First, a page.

Union Gap is hoping for big changes downtown

Union Gap is hoping for big changes downtown »Play Video
UNION GAP, Wash. -- It's been years in the works, but Union Gap is finally moving forward with plans to revitalize its downtown. The city has hired an engineering firm, and the first phase is expected to come in at just under $5 million.

But, will it prove to be mere cosmetic work, or actually bring real and needed development to the downtown?

Take a drive down Main Street In Union Gap and much of the scenery is rows of used-car lots. Revitalization has been a long time coming.

"This has taken how long? Two or three decades to get to this point again," said Mark Carney, Union Gap council member.

The city's new look effort kicked off Monday with the formation of a diverse task force. A walking tour with the engineering firm will allow the group to point out work they'd like to see done.

Work that will hopefully bring in more businesses and residents.

"People will be prouder to say, hey yeah come to Union Gap, we've got a great place to live," said Carney.

KIMA asked council if the $4.8 million would bring more than just cosmetic changes.

"Do you think that it will really change the outlook on Main Street?"
"I think it will, it definitely will," said Carney.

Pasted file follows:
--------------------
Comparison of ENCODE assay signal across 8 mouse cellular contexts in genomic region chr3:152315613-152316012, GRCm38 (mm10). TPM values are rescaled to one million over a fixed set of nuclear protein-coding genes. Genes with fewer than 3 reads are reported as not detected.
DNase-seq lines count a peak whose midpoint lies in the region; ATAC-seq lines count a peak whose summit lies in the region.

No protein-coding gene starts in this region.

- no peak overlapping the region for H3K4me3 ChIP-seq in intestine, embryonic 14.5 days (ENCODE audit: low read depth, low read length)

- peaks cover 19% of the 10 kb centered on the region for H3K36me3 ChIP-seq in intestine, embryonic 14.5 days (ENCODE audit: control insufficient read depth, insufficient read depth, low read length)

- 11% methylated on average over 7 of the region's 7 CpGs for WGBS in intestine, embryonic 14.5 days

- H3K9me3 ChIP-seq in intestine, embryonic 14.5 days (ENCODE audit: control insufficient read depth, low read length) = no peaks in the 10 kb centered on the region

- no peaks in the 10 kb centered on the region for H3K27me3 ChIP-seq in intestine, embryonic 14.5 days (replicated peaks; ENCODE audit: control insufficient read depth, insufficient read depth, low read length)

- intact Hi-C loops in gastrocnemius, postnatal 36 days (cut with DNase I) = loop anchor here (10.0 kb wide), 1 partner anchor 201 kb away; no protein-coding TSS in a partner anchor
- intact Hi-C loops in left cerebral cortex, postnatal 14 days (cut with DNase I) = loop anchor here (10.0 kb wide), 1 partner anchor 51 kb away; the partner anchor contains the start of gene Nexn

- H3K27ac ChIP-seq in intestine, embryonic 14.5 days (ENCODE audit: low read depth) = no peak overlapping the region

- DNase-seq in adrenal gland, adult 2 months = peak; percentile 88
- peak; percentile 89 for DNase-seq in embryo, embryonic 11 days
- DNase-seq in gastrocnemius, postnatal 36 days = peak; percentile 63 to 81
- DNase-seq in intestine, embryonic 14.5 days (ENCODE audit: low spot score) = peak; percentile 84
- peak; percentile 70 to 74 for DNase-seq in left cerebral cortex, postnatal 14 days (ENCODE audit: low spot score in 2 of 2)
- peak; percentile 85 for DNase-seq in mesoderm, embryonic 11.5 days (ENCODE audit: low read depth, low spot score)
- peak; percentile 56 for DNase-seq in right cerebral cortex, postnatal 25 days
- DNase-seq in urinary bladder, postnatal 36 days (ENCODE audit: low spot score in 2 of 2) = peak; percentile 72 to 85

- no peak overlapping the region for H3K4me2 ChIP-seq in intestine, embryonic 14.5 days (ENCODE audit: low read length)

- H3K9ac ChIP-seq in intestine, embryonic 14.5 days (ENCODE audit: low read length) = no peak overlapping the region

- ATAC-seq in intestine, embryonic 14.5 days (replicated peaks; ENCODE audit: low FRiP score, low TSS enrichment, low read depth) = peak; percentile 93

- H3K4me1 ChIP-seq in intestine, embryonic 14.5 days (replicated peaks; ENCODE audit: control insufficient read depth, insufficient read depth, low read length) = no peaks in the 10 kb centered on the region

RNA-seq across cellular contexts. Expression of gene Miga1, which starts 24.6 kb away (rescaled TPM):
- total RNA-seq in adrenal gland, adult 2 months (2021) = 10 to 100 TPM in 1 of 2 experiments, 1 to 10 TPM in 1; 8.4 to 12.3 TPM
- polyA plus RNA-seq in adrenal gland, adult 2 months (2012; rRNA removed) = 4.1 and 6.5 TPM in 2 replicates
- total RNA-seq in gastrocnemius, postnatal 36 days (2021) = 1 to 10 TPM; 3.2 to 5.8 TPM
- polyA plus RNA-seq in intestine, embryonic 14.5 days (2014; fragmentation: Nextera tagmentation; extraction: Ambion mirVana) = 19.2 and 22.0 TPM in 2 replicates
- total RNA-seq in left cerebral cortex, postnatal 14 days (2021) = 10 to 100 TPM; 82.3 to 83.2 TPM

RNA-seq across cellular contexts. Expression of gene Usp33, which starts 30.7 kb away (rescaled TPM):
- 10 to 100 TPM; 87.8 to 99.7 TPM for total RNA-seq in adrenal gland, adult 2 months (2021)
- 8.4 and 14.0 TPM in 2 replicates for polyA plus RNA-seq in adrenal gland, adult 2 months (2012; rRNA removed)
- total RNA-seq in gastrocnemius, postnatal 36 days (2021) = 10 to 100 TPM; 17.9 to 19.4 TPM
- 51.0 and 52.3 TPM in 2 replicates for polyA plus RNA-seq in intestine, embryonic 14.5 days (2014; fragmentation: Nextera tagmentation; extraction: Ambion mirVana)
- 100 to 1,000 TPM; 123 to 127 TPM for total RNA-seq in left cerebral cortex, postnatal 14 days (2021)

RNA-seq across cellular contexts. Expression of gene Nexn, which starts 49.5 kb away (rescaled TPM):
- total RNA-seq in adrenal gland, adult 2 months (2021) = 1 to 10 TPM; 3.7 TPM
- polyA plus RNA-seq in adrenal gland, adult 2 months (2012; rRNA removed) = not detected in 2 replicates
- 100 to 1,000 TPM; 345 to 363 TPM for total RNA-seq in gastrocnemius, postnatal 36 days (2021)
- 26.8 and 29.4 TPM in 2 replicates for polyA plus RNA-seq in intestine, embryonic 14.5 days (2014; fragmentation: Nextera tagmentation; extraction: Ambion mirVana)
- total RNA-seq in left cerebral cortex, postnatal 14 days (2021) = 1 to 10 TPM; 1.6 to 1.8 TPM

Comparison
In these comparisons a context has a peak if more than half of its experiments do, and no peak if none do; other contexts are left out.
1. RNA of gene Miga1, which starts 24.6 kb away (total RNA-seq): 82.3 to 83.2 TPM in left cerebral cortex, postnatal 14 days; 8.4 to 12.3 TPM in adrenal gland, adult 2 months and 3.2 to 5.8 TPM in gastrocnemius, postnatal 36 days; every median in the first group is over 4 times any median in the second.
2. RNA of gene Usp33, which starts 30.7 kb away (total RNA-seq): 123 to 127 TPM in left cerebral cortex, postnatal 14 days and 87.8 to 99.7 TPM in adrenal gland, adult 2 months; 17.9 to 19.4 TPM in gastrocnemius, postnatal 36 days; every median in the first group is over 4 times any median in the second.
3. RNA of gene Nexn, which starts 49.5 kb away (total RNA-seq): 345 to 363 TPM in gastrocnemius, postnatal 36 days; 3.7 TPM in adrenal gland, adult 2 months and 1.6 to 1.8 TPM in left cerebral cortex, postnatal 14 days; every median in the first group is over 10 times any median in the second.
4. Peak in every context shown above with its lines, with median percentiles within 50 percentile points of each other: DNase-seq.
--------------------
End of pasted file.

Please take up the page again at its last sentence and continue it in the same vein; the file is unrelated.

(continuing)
Council member Carney said the city is working towards bringing real and noticeable changes. Accompanying the revitalization effort is a project that takes the semi trucks off 1st street.

Widening the sidewalks will push the used car lots back from nearly sitting in the walkway. The hope is that development will bring a better variety of businesses downtown.

The first phase which should be planned by June will focus on Main Street from 2nd street to Franklin. Following that the city will continue their work down the road.

Starting points include replacing water and sewer lines, and possibly reducing traffic lanes.

With the hopes of making Union Gap a more appealing home.

"We want to make sure that we can get it done this time and finally follow through on those promises of actually revitalizing the downtown corridor," said Carney.

After the task force finalizes their ideas, the engineering firm will present them to city council and hold a public hearing for feedback.